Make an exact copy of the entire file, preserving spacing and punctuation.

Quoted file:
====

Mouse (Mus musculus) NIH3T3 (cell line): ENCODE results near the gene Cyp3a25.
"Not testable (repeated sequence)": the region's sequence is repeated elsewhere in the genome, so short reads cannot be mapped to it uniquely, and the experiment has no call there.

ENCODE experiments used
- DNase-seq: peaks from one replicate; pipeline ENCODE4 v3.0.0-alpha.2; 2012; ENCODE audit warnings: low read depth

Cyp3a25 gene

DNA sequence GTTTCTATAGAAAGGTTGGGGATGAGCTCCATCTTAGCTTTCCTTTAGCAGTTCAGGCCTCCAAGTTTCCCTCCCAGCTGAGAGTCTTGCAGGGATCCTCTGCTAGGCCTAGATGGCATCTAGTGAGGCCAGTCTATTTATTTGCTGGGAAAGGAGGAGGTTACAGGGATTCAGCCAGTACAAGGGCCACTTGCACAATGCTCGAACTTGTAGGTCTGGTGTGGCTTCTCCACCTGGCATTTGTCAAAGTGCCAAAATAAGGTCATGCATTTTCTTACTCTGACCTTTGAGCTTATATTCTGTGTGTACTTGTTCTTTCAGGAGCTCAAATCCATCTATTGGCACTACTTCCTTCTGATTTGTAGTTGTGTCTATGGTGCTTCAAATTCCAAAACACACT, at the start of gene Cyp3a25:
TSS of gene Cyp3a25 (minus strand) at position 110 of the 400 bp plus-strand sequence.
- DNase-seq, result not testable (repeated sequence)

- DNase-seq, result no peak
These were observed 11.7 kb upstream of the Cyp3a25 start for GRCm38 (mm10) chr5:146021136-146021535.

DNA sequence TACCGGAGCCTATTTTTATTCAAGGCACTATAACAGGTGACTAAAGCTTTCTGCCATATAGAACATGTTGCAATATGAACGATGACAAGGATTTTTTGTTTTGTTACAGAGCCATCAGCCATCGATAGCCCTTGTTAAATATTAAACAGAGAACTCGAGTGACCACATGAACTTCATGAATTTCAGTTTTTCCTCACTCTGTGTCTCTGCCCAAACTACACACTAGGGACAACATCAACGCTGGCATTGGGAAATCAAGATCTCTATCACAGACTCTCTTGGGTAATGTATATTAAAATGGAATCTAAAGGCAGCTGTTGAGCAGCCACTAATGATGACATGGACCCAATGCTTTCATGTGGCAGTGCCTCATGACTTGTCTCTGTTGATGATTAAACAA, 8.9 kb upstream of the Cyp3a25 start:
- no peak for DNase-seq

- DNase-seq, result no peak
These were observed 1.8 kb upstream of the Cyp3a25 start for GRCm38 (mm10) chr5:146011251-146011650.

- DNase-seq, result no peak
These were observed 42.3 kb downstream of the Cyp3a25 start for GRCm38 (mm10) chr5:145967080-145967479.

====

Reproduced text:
Mouse (Mus musculus) NIH3T3 (cell line): ENCODE results near the gene Cyp3a25.
"Not testable (repeated sequence)": the region's sequence is repeated elsewhere in the genome, so short reads cannot be mapped to it uniquely, and the experiment has no call there.

ENCODE experiments used
- DNase-seq: peaks from one replicate; pipeline ENCODE4 v3.0.0-alpha.2; 2012; ENCODE audit warnings: low read depth

Cyp3a25 gene

DNA sequence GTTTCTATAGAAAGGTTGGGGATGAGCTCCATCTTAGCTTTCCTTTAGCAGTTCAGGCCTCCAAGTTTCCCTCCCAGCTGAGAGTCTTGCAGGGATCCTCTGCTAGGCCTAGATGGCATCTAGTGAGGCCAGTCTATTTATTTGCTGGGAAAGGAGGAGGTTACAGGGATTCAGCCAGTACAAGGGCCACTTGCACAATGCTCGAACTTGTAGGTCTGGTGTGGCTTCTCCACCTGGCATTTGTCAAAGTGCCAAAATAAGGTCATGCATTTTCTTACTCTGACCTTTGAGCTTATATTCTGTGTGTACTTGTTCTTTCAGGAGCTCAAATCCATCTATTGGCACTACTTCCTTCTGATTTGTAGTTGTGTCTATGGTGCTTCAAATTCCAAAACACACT, at the start of gene Cyp3a25:
TSS of gene Cyp3a25 (minus strand) at position 110 of the 400 bp plus-strand sequence.
- DNase-seq, result not testable (repeated sequence)

- DNase-seq, result no peak
These were observed 11.7 kb upstream of the Cyp3a25 start for GRCm38 (mm10) chr5:146021136-146021535.

DNA sequence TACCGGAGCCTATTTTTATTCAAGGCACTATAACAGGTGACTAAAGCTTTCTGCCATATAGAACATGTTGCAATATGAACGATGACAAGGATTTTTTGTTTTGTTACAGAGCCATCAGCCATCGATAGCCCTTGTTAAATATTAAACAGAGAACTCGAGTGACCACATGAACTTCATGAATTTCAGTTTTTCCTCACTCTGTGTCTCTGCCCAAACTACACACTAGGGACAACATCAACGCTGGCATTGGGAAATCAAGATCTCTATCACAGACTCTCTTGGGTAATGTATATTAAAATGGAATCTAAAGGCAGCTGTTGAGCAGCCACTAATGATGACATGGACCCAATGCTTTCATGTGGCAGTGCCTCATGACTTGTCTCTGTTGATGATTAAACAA, 8.9 kb upstream of the Cyp3a25 start:
- no peak for DNase-seq

- DNase-seq, result no peak
These were observed 1.8 kb upstream of the Cyp3a25 start for GRCm38 (mm10) chr5:146011251-146011650.

- DNase-seq, result no peak
These were observed 42.3 kb downstream of the Cyp3a25 start for GRCm38 (mm10) chr5:145967080-145967479.